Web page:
the govt. seeks new foreign funding to fight AIDS, Kumudini Hettiarachchi
looks at the burning issues AIDS patients face
There were 415 including eight children, who were recorded
as HIV Positive victims, as at March this year. Of those 132 are
suffering from AIDS.
photographs of his only son- all Nimal has to hold. Left:
Graphic done by Nimal on AIDS. Pix by M.A. Pushpa Kumara
estimates there may be between 6,000 to 8,000 HIV Positive people
in the country. Commercial sex workers, migrant workers, soldiers
and drug users are considered the high-risk groups. Last year 146
of the 385 AIDS cases in Sri Lanka were women, half of whom had
been employed abroad.
a UNDP estimate announced some years ago, the number of HIV-infected
individuals in Sri Lanka would increase to 80,000 by 2005 while
HIV prevalence will increase by 5.4 per 1,000 among those aged 15
time I see my little boy I feel normal, my body-wracking pain eases
just a bit. I live for him. I was given only two years to live,
I am here today, four years on. I'm begging, begging not for sympathy
but for some work which I can do from home."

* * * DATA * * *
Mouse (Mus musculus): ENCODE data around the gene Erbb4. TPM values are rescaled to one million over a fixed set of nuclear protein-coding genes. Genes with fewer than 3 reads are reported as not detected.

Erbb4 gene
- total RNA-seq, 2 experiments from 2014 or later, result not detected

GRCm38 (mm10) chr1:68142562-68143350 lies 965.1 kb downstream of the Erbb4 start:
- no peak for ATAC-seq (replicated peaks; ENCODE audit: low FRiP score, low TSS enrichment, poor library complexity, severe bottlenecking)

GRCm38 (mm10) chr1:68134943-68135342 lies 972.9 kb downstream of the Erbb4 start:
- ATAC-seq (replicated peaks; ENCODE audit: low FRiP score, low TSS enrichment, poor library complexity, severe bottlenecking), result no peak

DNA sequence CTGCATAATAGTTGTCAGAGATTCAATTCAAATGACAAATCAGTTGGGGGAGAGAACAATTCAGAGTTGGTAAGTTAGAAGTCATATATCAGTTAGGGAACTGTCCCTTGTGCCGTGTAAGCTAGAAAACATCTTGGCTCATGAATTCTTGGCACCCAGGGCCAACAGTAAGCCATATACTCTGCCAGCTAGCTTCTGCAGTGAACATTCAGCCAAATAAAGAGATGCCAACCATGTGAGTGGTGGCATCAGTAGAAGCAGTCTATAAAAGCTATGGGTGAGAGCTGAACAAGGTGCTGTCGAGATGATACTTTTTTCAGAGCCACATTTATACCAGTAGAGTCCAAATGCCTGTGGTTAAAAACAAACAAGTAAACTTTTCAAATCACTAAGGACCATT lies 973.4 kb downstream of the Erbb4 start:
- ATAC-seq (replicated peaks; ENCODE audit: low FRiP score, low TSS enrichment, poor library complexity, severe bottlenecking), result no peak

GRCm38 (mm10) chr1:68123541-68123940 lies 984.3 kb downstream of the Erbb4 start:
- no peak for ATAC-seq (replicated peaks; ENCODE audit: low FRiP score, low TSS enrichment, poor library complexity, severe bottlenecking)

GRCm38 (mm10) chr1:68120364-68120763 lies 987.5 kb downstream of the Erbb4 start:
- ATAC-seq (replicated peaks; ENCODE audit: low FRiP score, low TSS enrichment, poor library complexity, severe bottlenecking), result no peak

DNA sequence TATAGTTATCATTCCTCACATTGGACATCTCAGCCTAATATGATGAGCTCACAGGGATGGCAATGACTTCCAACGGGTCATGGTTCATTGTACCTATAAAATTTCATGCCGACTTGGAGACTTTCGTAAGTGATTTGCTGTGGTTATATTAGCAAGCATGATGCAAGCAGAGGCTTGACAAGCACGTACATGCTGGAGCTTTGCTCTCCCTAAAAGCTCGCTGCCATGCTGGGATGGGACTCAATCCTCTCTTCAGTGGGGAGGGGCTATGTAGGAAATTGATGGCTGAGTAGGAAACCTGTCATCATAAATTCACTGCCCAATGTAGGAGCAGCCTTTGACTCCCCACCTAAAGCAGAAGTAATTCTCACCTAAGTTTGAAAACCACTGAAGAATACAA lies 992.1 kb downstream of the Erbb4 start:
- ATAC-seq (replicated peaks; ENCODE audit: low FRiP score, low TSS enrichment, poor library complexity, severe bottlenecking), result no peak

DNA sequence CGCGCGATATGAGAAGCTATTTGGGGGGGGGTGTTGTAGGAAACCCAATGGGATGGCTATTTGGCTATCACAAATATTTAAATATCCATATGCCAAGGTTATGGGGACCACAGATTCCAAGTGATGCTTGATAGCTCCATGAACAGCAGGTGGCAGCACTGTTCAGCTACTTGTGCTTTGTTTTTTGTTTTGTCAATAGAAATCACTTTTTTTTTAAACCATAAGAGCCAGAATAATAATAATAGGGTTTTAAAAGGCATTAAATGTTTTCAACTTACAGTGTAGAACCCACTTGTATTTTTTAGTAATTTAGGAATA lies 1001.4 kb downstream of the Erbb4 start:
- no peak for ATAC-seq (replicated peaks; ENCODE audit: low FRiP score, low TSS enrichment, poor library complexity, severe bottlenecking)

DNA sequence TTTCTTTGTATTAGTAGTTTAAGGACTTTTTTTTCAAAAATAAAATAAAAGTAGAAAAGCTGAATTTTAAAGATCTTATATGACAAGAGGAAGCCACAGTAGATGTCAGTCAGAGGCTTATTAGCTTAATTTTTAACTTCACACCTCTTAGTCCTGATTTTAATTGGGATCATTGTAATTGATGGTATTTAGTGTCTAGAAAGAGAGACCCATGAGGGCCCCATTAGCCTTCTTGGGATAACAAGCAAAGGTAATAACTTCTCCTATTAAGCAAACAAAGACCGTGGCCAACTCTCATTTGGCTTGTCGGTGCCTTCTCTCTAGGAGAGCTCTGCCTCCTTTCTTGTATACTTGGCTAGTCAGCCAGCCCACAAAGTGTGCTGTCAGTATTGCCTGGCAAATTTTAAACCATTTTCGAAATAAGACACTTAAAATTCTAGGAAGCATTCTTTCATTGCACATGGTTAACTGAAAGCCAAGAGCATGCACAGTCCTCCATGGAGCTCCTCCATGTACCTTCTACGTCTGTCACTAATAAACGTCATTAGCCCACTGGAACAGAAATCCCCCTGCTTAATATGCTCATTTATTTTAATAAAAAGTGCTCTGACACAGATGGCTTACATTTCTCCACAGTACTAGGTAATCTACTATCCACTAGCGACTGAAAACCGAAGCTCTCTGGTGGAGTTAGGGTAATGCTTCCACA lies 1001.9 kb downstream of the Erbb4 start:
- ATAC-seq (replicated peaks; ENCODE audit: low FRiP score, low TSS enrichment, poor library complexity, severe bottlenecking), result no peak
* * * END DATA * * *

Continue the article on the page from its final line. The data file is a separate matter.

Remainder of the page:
This is the
heart-rending plea of Nimal*, a whiz with computers whom we are
meeting in his home in a suburb of Colombo. His breathing is laboured.
Speech stopped by breathless attacks. Severe aches mar his otherwise
handsome countenance. His movements are slow and deliberate and
his face mirrors mental agony.
disease, creeping silently on unsuspecting people and then............a
slow and in society's eyes, "shameful" death. But long
before that, society, that's you and I, have killed them off mentally.
By our high moral stand, our revulsion towards what we think is
wrong, stigmatization and ostracism, we have doomed them to a private
has AIDS and not only does he see himself as doomed, struggling
to survive only for his beloved four-year-old son but also as a
pariah cast aside by society.
And most HIV
Positive victims feel that the government too which should see to
the welfare of all its people, be they victims of cancer, any other
terminal disease, or Acquired Immune Deficiency Syndrome is turning
a blind eye to the basic medication that they urgently need.
oh why can't someone give me work to keep me from drowning and pay
at least my phone bill," pleads Nimal, repeatedly dubbing the
phone line as his "only link" with the outside world.
He is a computer specialist, not in one but both fields - hardware
and software. The graphics on his screen enough proof of his abilities